Joe Rogan may be the trailblazer for podcasts, much like Howard Stern was to satellite radio.
One of the biggest MMA related stories over the past week has to be Joe Rogan signing over to Spotify. Whether you follow the Joe Rogan Experience or not, consuming that news was unavoidable. When a contract is worth upwards of $100M and is in the New York Times, everyone will have an opinion. And regardless of how you view Rogan’s show, it is certain to change the industry of podcasting and streaming as we know it.
In the past, it wasn’t hard to find me critical of some of Rogan’s antics. His handling of Stephen A. Smith’s comments still doesn’t sit well with me. I’ve also only heard a limited amount of shows, in their entirety, due to time constraints. Luckily, YouTube constantly sends me clips more pertinent to my particular taste. But it is clear that while the move to Spotify makes perfect sense for Rogan, there were some who seemed frustrated by the shift. While most seemed happy for the move, there were some who were critical of Rogan assuming he had “sold out.”
In my typical fashion, I always like to take a back seat to initial gut-check reactions before I dive into a subject like this. And after everyone had time to digest this story, I started to put the pieces together. Today, I was joined by a popular St. Louis radio DJ and On-Air personality extraordinaire, Lauren Elwell, or “Lern.” Elwell has been part of KSHE 95, St. Louis Rock station for more than a decade. KSHE 95, “the Rock of St. Louis” is a 100,00 watt station serving the Greater St. Louis area for more than 50 years. Elwell, a graduate of the Mass Communication School at Illinois State University, studied not only radio broadcasting but the future of content consumption, which is a nice way of saying to future of broadcasting.
Elwell was actually the first to make the comparison to me of Rogan being like Howard Stern.
In our discussion, we busted a few misconceptions surrounding the Rogan-Spotify deal. First, this contract isn’t a flat $100M, even Rogan wouldn’t discuss the exact dollar amount. However, he did feel a bit of remorse for his contract during a pandemic that has millions out of work. Secondly, and this is a big one, there was confusion how Rogan’s deal would influence payments of artists who post their music to Spotify. The simple answer is it won’t. We broke down, in basic terms, how the pay structure works for Spotify, but that is a moot point here as podcasters and musicians are not compensated similarly at all.
Then this discussion quickly turned into a discourse of communication theory. Elwell and I theorized about how the content is consumed and what the longterm outcome of that is. If we understand that the medium is always the message, we can agree that this deal is going to change how we consume media.
“I think that it’s all very connected,” Elwell stated.
“I think that what will happen here is this deal, this exclusivity deal, is going to be the precedent for other mainstream heavy hitters … you’ll start seeing more of these deals being broken. I would be very interested to see what Siruis XM’s move is because, hopefully, they’re thinking about Stern leaving and who is going to fill that content void for them. Who is going to drive subscriptions to Sirius XM after their God is gone,” she continued.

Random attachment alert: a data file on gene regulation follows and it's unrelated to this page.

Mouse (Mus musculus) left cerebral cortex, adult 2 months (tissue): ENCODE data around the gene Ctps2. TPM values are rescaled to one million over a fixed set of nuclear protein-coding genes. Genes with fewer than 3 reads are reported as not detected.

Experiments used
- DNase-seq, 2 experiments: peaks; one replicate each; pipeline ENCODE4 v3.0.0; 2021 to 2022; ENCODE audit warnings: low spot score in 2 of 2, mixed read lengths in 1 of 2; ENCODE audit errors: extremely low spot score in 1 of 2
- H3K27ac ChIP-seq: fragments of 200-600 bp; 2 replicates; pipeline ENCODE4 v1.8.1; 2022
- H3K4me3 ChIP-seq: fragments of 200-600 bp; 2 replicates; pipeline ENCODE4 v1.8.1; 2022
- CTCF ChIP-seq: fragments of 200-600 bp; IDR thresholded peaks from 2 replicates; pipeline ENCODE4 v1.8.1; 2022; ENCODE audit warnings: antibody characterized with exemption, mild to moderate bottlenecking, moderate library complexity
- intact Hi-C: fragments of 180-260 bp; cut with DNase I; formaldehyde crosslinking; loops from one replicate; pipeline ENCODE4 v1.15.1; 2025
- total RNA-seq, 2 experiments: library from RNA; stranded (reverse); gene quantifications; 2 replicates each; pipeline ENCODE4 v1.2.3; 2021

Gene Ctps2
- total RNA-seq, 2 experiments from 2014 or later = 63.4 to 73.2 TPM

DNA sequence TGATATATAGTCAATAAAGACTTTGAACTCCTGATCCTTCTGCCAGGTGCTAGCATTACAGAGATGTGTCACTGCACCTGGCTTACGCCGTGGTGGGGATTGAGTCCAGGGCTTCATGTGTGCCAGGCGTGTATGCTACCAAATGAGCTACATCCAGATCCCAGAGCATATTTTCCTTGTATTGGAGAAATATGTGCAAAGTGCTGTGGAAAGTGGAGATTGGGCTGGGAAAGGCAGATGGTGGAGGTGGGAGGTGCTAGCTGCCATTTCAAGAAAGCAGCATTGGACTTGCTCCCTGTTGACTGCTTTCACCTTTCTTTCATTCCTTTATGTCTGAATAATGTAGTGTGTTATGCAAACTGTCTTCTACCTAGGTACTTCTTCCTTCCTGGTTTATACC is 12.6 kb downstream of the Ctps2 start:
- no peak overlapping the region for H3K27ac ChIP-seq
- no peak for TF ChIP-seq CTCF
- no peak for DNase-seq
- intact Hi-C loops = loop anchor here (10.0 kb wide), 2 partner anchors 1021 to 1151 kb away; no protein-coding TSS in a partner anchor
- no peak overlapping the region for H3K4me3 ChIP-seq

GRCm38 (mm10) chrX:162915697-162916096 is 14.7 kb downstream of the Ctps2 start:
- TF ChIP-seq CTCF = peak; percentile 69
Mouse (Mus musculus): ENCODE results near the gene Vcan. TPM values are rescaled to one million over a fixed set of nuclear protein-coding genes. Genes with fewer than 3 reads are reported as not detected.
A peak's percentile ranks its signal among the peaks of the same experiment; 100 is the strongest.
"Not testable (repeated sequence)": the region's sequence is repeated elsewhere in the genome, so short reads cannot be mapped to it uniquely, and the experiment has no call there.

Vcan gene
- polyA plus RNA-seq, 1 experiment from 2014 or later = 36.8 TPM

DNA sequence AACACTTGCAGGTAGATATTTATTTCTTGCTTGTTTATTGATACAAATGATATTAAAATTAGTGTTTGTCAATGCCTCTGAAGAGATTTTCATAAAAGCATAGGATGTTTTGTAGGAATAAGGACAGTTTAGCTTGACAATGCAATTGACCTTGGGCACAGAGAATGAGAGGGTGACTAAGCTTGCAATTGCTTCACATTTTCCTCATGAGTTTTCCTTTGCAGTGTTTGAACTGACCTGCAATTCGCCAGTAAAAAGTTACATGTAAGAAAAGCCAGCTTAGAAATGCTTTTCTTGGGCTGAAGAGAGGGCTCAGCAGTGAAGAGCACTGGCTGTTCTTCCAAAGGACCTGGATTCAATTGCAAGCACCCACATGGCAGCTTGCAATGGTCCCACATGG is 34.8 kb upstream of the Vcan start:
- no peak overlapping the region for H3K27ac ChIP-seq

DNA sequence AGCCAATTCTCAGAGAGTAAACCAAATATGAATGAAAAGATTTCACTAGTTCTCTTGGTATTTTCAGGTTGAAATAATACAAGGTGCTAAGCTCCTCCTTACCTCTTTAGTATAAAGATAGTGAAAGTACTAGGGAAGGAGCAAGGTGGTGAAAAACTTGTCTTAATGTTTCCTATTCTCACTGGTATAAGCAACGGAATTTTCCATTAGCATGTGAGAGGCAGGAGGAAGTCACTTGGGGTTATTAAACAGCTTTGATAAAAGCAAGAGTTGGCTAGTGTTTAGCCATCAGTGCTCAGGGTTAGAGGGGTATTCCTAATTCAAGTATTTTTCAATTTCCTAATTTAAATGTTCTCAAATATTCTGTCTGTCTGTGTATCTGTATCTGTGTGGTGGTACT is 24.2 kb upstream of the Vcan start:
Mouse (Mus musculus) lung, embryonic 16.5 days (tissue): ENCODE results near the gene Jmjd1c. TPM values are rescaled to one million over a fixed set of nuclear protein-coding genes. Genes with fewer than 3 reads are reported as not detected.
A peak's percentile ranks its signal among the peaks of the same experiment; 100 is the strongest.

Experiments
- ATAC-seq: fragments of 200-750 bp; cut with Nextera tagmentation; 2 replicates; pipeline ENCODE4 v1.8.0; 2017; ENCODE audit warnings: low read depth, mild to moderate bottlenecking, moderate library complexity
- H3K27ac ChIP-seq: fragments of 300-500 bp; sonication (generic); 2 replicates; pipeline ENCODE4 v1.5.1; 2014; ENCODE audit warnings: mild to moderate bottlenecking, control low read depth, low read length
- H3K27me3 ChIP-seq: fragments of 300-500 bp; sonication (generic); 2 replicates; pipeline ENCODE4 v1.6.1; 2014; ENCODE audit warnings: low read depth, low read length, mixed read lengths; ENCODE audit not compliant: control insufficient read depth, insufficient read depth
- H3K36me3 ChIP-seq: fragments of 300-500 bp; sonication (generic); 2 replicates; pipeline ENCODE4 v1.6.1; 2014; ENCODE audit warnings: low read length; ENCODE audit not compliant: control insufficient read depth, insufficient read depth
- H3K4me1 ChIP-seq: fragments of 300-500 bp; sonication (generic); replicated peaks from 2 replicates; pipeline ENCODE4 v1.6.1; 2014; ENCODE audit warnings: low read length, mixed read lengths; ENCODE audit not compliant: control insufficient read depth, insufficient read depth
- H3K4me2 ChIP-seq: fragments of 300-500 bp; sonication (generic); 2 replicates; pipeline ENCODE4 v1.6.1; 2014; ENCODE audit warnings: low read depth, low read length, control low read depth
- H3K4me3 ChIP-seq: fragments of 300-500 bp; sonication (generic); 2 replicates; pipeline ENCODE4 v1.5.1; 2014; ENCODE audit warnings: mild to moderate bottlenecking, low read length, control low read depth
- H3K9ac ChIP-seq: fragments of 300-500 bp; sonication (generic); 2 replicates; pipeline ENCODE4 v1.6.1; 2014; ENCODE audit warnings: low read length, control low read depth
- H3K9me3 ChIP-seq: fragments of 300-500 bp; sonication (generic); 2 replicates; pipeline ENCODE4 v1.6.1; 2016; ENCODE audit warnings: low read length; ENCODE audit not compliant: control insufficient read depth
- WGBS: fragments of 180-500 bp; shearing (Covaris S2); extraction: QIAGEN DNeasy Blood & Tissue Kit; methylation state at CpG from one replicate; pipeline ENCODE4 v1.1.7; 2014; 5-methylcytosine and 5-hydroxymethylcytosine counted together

Of course, if something sounds too good to be true, it usually is.
One main talking point about this deal was how much control Rogan would maintain. Though he has stated that he would keep his show the same, that could be a devil’s bargain when dealing with a contract of this size. It sounds good that Rogan would maintain the course and continue as he always has. That might be a tall order though if Spotify doesn’t see dividends from this. And if Spotify tells Rogan he has to make a change, he would be contractually obligated to do so.
“This deal has made static electricity for podcast platforms and we’re going to start seeing that change and then, over time, we’re going to slowly see content change,” Elwell suggested.
“And there could be a new subscription charge, or something. It all flows downhill to the consumer who the whole reason that any of these people are successful, any of these platforms are successful is because of us who listen to these platforms. But we, in the end, will always be the ones that are screwed because we will either be sitting through a million ads, because they will need to have the money coming to pay the people working there, and artists, and the people that are content creators as they should be paid. But at the end of the bucks it’s us. So I guess my ending message on this medium is ‘hold on to your butts’ because the wave of the wild west of content and fun we’re having with podcasts, because of this Joe Rogan deal, we are going to start to see massive evolution start to come across all of that. You heard it here first,” She finished.
Time will tell what comes from this deal with Spotify. Rogan has certainly become one of the biggest podcasters on the planet. Ideally, we would hope that Rogan keeps Joe Rogan Experience the exact same, but gets paid for what he has created. What will be most interesting will, in fact, be the responses from other media outlets. Who will iTunes and Sirius try to sign next? What kinds of deals will this be responsible for? It may be simply a podcast, but in the podcast world Joe Rogan is the Emperor.